2015-06-01

    X-linked acrogigantism (X-LAG) is a new syndrome of pituitary gigantism, caused by microduplications on chromosome Xq26.3, encompassing the gene GPR101, which is highly upregulated in pituitary tumors. We conducted this study to explore the clinical, radiological, and hormonal phenotype and responses to therapy in patients with X-LAG syndrome. The study included 18 patients (13 sporadic) with X-LAG and microduplication of chromosome Xq26.3. All sporadic cases had unique duplications and the inheritance pattern in two families was dominant, with all Xq26.3 duplication carriers being affected. Patients began to grow rapidly as early as 2-3 months of age (median 12 months). At diagnosis (median delay 27 months), patients had a median height and weight standard deviation scores (SDS) of >+3.9 SDS. Apart from the increased overall body size, the children had acromegalic symptoms including acral enlargement and facial coarsening. More than a third of cases had increased appetite. Patients had marked hypersecretion of GH/IGF1 and usually prolactin, due to a pituitary macroadenoma or hyperplasia. Primary neurosurgical control was achieved with extensive anterior pituitary resection, but postoperative hypopituitarism was frequent. Control with somatostatin analogs was not readily achieved despite moderate to high levels of expression of somatostatin receptor subtype-2 in tumor tissue. Postoperative use of adjuvant pegvisomant resulted in control of IGF1 in all five cases where it was employed. X-LAG is a new infant-onset gigantism syndrome that has a severe clinical phenotype leading to challenging disease management.

  16. Brugada Syndrome: Clinical, Genetic, Molecular, Cellular, and Ionic Aspects.

    PubMed

    Antzelevitch, Charles; Patocskai, Bence

    2016-01-01

    Brugada syndrome (BrS) is an inherited cardiac arrhythmia syndrome first described as a new clinical entity in 1992. Electrocardiographically characterized by distinct coved type ST segment elevation in the right-precordial leads, the syndrome is associated with a high risk for sudden cardiac death in young adults, and less frequently in infants and children. The electrocardiographic manifestations of BrS are often concealed and may be unmasked or aggravated by sodium channel blockers, a febrile state, vagotonic agents, as well as by tricyclic and tetracyclic antidepressants. An implantable cardioverter defibrillator is the most widely accepted approach to therapy. Pharmacologic therapy is designed to produce an inward shift in the balance of currents active during the early phases of the right ventricular action potential (AP) and can be used to abort electrical storms or as an adjunct or alternative to device therapy when use of an implantable cardioverter defibrillator is not possible. Isoproterenol, cilostazol, and milrinone boost calcium channel current and drugs like quinidine, bepridil, and the Chinese herb extract Wenxin Keli inhibit the transient outward current, acting to diminish the AP notch and thus to suppress the substrate and trigger for ventricular tachycardia or fibrillation. Radiofrequency ablation of the right ventricular outflow tract epicardium of patients with BrS has recently been shown to reduce arrhythmia vulnerability and the electrocardiographic manifestation of the disease, presumably by destroying the cells with more prominent AP notch. This review provides an overview of the clinical, genetic, molecular, and cellular aspects of BrS as well as the approach to therapy.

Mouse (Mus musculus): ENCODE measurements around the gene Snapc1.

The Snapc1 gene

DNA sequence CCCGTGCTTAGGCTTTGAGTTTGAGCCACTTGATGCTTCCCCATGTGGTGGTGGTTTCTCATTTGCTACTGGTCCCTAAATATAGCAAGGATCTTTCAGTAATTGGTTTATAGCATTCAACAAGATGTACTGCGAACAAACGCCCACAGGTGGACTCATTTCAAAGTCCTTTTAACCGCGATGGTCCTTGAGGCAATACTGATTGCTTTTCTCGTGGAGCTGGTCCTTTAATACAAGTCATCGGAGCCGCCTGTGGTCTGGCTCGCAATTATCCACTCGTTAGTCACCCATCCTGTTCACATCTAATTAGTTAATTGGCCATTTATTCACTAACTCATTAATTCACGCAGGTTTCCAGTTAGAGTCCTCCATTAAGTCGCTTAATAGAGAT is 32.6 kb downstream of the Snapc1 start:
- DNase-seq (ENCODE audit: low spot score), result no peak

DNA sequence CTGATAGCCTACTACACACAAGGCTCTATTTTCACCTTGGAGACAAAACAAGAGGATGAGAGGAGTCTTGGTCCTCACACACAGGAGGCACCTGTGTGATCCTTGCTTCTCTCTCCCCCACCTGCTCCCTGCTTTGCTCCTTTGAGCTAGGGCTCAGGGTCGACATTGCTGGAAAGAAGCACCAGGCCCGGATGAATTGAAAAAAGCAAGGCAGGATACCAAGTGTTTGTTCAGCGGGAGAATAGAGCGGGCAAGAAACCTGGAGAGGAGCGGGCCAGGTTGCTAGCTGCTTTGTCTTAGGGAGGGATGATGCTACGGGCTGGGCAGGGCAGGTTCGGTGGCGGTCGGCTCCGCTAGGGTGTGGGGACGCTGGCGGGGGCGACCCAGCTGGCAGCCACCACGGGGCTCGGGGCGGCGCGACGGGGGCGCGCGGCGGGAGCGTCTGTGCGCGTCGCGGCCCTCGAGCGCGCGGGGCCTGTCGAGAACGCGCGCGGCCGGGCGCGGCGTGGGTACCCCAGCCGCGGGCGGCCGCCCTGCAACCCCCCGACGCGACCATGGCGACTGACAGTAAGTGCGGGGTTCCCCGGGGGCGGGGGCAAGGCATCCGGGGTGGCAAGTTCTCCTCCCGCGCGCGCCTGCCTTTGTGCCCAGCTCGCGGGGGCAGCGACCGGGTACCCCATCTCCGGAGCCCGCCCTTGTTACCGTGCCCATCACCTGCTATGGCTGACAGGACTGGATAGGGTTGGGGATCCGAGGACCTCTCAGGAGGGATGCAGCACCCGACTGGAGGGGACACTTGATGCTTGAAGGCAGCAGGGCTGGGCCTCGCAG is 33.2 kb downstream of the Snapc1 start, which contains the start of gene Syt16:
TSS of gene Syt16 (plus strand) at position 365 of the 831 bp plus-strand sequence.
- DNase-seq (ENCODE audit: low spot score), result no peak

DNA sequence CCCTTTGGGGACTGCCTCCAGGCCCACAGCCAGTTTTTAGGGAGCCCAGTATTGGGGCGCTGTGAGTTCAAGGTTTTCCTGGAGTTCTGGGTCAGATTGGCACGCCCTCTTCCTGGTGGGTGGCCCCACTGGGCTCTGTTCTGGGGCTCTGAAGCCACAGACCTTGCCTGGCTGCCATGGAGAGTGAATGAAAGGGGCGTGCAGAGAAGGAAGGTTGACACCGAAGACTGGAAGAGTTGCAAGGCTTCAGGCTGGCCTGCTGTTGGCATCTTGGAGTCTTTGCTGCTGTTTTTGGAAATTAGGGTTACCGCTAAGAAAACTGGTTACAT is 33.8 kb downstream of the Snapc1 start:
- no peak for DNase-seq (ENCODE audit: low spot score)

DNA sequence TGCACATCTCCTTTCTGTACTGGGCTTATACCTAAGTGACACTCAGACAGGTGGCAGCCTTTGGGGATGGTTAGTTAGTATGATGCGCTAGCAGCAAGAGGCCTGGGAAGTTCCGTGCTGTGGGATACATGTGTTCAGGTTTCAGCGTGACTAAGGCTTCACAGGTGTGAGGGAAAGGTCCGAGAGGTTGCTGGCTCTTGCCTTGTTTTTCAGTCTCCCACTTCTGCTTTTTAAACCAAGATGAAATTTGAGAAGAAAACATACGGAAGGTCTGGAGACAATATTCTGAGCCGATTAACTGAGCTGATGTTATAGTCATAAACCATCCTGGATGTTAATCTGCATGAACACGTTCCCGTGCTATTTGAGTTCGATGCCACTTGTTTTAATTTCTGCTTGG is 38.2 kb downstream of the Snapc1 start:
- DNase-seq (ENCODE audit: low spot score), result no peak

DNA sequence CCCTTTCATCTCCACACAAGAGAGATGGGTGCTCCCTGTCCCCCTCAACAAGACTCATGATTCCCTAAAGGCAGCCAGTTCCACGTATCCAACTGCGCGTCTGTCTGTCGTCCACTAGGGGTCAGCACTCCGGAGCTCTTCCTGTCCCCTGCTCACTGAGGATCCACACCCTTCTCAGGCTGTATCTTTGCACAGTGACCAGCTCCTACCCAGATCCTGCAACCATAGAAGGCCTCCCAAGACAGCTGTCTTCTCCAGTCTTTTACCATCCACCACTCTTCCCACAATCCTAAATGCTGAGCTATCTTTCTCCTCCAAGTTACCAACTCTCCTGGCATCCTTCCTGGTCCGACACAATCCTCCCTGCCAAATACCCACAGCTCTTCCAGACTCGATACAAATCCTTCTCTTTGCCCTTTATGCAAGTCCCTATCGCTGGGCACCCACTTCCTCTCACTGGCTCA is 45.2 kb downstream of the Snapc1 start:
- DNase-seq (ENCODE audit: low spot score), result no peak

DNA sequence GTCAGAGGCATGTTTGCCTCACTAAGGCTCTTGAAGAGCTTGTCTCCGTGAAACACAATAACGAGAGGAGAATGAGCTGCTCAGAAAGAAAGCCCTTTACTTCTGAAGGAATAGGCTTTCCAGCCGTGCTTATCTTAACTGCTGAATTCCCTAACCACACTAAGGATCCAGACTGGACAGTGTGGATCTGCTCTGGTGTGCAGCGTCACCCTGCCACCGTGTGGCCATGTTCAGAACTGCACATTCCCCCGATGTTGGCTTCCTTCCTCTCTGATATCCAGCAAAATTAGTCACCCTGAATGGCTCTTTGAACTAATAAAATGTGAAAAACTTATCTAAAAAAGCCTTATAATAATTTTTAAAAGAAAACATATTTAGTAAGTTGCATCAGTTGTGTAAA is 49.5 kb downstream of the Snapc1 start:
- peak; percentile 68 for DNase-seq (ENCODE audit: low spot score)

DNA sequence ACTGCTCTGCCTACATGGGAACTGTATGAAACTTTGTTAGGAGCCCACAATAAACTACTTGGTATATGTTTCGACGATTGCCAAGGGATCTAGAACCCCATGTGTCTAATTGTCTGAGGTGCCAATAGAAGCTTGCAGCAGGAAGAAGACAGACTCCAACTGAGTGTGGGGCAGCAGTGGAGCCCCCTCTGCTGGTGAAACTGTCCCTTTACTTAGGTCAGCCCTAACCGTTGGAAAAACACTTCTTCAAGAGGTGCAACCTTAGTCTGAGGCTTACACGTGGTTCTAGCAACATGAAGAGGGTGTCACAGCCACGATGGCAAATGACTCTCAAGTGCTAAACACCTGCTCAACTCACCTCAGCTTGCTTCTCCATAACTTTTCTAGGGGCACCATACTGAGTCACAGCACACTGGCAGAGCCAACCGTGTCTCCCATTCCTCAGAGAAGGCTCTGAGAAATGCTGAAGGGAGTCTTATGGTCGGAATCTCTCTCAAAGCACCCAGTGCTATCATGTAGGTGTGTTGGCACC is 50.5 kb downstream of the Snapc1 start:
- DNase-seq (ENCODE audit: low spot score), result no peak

17. Brugada Syndrome. Clinical, Genetic, Molecular, Cellular and Ionic Aspects

    PubMed Central

    Antzelevitch, Charles; Patocskai, Bence

    2015-01-01

    The Brugada syndrome (BrS) is an inherited cardiac arrhythmia syndrome first described as a new clinical entity in 1992. Electrocardiographically characterized by distinct coved type ST segment elevation in the right precordial leads, the syndrome is associated with a high risk for sudden cardiac death in young adults, and less frequently in infants and children. The ECG manifestations of the BrS are often concealed and may be unmasked or aggravated by sodium channel blockers, a febrile state, vagotonic agents, as well as by tricyclic and tetracyclic antidepressants. An implantable cardioverter defibrillator (ICD) is the most widely accepted approach to therapy. Pharmacological therapy is designed to produce an inward shift in the balance of currents active during the early phases of the right ventricular action potential and can be used to abort electrical storms or as an adjunct or alternative to device therapy when use of an ICD is not possible. Isoproterenol, cilostazol and milrinone boost calcium channel current and drugs like quinidine, bepridil and the Chinese herb extract Wenxin Keli inhibit the transient outward current, acting to diminish the action potential (AP) notch and thus to suppress the substrate and trigger for VT/VF. Radiofrequency ablation of the right ventricular outflow tract epicardium of BrS patients has recently been shown to reduce arrhythmia-vulnerability and the ECG-manifestation of the disease, presumably by destroying the cells with more prominent AP notch. This review provides an overview of the clinical, genetic, molecular and cellular aspects of the BrS as well as the approach to therapy. PMID:26671757